• In 2008 a version for sport clubs was launched called "Teach about Alcohol-sports". It was rolled-out in cooperation with the biggest sport club in Sweden AIK (football). Co-operation continued in 2009. It provides youth leaders with a tool to discuss alcohol, its impact and to promote sport as an "alcohol-free" zone.


  • By September 2015:
    • Around 75% of the target 2,700 schools have ordered (and re-ordered) the programme. Around 9,000 teachers and 450,000 students have used the programme. 
    • Over 6,000 students have participated in the short story competition.  
  • Around 500 students entered the advertising competition which reached around 600,000 through various means.
  • Around 2,000 teachers participated in 28 half-day teacher training seminars organized in 2012 and 2013. 
  • The website has about 20,000 unique visits/year.


  • A quantitative web survey is held every year among teachers and other existing users of the programme. Its purpose is to measure the usability and perceived impact amongst participants (300-400 each year). Results from the 2014 web survey:
    • 60% of respondents say that they have started using the programme and 70% of the “non-users” say that they will start to use it soon.
    • 70 % of respondents believe that the programme influences pupils to delay the age of consumption.
    • 80% of respondents believe that the programme lead to better attitude and motivates to drink responsibly.
    • 98% say they would recommend the programme to colleagues.
  • A quantitative study was undertaken in 2010 among ninth graders (15-16 year olds) to examine the extent of which the programme could influence young people. It was carried out in two parts: pre-test in January 2010 and follow up test May/June 2010. 120 students in the intervention group and 120 in the control group took part. A sample of results show that:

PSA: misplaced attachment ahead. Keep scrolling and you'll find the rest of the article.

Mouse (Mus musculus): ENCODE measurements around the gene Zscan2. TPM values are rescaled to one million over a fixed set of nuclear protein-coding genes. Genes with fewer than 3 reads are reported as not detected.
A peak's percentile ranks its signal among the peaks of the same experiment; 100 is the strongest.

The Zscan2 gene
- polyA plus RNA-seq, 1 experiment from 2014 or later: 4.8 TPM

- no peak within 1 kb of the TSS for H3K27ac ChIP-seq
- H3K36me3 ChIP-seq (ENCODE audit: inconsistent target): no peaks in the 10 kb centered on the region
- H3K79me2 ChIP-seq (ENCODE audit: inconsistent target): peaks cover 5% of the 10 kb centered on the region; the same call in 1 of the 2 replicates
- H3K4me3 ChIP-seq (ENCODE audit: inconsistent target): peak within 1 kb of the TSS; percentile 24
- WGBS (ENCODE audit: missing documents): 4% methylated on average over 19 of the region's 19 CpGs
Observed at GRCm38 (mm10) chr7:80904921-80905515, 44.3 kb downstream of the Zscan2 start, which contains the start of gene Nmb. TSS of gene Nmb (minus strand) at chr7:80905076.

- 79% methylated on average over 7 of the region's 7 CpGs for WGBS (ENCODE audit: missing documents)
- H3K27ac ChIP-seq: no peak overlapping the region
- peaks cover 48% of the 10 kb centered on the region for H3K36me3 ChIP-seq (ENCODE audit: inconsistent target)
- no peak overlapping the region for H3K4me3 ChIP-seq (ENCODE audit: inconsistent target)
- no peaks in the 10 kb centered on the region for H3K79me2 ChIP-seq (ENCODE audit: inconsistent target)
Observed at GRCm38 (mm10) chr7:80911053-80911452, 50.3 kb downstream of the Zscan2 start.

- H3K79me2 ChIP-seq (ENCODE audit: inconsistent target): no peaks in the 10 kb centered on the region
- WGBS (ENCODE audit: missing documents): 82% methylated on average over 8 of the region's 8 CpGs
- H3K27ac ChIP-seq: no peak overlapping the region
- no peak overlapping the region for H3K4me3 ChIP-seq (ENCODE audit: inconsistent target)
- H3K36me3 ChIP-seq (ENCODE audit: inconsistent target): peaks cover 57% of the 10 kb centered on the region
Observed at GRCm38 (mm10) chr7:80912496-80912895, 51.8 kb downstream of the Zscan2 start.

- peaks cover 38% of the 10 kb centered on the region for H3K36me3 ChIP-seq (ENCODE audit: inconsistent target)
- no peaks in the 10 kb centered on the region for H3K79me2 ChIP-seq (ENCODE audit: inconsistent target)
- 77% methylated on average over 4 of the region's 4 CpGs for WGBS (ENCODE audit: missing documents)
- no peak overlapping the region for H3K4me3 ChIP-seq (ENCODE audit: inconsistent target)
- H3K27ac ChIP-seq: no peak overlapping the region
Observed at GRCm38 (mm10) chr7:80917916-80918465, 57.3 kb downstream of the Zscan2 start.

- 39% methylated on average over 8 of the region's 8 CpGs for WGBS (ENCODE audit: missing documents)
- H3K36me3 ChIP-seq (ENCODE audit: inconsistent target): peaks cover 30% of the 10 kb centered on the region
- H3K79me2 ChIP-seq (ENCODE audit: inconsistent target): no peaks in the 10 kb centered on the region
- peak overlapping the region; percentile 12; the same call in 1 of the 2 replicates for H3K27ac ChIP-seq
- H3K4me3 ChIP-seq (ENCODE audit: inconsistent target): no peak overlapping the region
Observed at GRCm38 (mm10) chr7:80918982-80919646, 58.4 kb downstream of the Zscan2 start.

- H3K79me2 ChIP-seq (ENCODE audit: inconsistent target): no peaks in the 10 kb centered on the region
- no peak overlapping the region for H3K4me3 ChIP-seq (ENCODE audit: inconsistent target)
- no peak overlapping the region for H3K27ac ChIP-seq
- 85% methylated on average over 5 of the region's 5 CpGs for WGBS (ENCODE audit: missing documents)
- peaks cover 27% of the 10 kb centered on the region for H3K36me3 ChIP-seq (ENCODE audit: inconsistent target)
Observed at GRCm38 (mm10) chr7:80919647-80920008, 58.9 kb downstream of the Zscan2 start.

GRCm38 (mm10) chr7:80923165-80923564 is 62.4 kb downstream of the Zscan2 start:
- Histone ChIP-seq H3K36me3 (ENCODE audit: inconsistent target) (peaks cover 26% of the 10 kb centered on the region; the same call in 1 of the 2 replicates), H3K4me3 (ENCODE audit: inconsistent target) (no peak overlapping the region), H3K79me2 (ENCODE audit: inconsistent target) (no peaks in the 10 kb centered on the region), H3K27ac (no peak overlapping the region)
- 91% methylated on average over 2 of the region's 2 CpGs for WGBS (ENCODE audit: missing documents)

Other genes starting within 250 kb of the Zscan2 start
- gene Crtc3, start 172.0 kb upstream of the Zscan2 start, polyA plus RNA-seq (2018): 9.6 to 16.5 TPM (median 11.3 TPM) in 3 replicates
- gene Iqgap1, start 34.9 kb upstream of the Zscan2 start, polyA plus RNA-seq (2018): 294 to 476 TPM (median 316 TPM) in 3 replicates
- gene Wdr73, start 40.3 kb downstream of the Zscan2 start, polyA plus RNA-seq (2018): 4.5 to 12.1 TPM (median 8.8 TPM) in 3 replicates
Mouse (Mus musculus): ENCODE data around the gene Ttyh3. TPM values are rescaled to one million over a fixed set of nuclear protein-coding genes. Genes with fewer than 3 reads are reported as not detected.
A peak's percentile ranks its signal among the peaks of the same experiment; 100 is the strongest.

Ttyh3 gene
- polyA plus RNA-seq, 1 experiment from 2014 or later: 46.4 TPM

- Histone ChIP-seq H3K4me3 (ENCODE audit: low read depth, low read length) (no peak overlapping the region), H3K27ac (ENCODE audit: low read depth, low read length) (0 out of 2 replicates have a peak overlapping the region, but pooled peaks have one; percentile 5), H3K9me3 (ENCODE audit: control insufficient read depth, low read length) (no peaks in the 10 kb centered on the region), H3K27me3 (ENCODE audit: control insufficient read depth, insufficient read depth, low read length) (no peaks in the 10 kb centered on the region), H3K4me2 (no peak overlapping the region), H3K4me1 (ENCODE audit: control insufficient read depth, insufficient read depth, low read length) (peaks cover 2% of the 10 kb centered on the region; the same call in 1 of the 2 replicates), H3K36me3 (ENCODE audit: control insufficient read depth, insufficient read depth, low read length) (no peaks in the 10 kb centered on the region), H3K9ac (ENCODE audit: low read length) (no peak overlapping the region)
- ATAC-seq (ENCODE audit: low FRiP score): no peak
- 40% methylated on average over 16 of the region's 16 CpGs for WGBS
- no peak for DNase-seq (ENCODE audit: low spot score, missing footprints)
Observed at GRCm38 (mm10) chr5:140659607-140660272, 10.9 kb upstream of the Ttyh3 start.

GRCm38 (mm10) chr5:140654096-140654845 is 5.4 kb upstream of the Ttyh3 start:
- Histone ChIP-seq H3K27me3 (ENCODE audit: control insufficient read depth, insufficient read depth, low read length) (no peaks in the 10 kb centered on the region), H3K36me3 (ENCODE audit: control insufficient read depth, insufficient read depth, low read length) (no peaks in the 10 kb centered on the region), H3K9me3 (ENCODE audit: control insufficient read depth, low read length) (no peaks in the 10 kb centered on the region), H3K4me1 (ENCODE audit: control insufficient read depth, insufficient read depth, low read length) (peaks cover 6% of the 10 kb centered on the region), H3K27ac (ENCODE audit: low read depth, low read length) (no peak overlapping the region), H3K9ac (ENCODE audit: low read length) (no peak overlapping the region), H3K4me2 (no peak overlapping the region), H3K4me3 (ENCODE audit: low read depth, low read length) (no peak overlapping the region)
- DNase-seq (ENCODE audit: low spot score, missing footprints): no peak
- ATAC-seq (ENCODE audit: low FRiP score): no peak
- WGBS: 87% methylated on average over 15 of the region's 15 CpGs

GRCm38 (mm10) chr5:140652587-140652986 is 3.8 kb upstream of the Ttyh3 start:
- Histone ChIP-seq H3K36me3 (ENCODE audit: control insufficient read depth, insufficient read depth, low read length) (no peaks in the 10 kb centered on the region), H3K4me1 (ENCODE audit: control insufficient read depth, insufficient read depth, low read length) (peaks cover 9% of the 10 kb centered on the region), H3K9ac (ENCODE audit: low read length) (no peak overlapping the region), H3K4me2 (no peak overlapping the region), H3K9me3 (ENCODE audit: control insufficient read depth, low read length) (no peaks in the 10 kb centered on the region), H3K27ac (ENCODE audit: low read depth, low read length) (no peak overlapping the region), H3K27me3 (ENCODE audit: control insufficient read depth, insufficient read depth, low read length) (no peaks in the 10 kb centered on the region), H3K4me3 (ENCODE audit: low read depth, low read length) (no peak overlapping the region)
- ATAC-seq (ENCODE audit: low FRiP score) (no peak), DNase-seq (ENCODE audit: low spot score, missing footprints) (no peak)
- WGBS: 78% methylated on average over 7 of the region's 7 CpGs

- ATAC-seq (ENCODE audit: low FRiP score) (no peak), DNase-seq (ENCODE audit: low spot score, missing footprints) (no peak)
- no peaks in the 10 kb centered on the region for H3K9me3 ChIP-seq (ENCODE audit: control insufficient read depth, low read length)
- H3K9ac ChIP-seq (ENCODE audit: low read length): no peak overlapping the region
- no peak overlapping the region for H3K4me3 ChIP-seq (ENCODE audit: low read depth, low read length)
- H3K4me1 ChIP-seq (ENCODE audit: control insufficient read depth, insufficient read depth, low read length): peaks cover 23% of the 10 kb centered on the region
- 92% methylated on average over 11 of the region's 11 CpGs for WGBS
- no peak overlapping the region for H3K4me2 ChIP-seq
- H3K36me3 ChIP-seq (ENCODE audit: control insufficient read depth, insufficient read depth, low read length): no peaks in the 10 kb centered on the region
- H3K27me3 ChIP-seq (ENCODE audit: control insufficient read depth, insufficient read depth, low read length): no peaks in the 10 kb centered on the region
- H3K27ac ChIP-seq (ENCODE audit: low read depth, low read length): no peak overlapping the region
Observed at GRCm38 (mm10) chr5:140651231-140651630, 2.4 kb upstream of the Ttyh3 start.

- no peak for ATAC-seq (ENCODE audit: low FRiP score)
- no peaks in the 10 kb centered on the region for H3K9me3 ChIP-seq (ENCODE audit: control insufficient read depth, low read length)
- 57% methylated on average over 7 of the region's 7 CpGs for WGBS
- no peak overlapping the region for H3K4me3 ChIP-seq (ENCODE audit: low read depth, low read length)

• There was no difference between the groups regarding delaying the onset of alcohol consumption.
    • The intervention group showed a shift of greater awareness and a healthier attitude to alcohol use than the control group.
    • The control group students drank more frequently and were more likely to get drunk to a greater degree than the intervention group.
    • Over time, control group students had been involved in more adverse reactions/risky behaviours when they drank than the control group (eg. been hungover, not been able to function normally at school).
    • The increase in consumption and higher frequency of intoxication together with a higher risk behaviour in the control group also signifies a negative "compound interest"-effect, which means that the influence of Talk About Alcohol on the intervention group becomes even more positive.

  • A long-term scientific study, covering attitudes and behaviour over three years began in 2014 and will be completed in 2017. Over 1,000 pupils take part (intervention and control group). Students who take part in the polls receive a cinema ticket as remuneration for the time spent. In the autumn of 2014 a research assistant went through the study and distributed the first questionnaire.